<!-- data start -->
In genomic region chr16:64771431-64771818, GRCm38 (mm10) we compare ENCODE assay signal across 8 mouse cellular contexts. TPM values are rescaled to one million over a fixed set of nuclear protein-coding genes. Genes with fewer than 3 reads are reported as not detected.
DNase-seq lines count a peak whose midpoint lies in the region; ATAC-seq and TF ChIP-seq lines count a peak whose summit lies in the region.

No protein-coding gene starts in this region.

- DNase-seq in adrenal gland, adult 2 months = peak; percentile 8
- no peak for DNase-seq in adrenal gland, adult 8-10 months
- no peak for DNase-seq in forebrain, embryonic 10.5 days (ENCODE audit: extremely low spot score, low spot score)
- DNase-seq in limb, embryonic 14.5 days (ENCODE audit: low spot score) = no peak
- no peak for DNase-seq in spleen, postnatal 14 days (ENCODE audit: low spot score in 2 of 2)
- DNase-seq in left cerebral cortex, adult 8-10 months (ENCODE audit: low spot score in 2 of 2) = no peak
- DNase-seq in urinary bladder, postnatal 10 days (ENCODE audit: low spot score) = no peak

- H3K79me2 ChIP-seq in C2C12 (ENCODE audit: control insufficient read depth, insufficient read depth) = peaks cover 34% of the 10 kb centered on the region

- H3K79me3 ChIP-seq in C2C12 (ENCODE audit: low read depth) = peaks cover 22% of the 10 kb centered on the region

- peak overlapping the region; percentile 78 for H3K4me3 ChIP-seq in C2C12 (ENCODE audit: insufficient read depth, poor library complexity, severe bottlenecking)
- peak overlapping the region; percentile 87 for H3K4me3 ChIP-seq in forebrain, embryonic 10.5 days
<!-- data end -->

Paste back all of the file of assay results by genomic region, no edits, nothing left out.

In genomic region chr16:64771431-64771818, GRCm38 (mm10) we compare ENCODE assay signal across 8 mouse cellular contexts. TPM values are rescaled to one million over a fixed set of nuclear protein-coding genes. Genes with fewer than 3 reads are reported as not detected.
DNase-seq lines count a peak whose midpoint lies in the region; ATAC-seq and TF ChIP-seq lines count a peak whose summit lies in the region.

No protein-coding gene starts in this region.

- DNase-seq in adrenal gland, adult 2 months = peak; percentile 8
- no peak for DNase-seq in adrenal gland, adult 8-10 months
- no peak for DNase-seq in forebrain, embryonic 10.5 days (ENCODE audit: extremely low spot score, low spot score)
- DNase-seq in limb, embryonic 14.5 days (ENCODE audit: low spot score) = no peak
- no peak for DNase-seq in spleen, postnatal 14 days (ENCODE audit: low spot score in 2 of 2)
- DNase-seq in left cerebral cortex, adult 8-10 months (ENCODE audit: low spot score in 2 of 2) = no peak
- DNase-seq in urinary bladder, postnatal 10 days (ENCODE audit: low spot score) = no peak

- H3K79me2 ChIP-seq in C2C12 (ENCODE audit: control insufficient read depth, insufficient read depth) = peaks cover 34% of the 10 kb centered on the region

- H3K79me3 ChIP-seq in C2C12 (ENCODE audit: low read depth) = peaks cover 22% of the 10 kb centered on the region

- peak overlapping the region; percentile 78 for H3K4me3 ChIP-seq in C2C12 (ENCODE audit: insufficient read depth, poor library complexity, severe bottlenecking)
- peak overlapping the region; percentile 87 for H3K4me3 ChIP-seq in forebrain, embryonic 10.5 days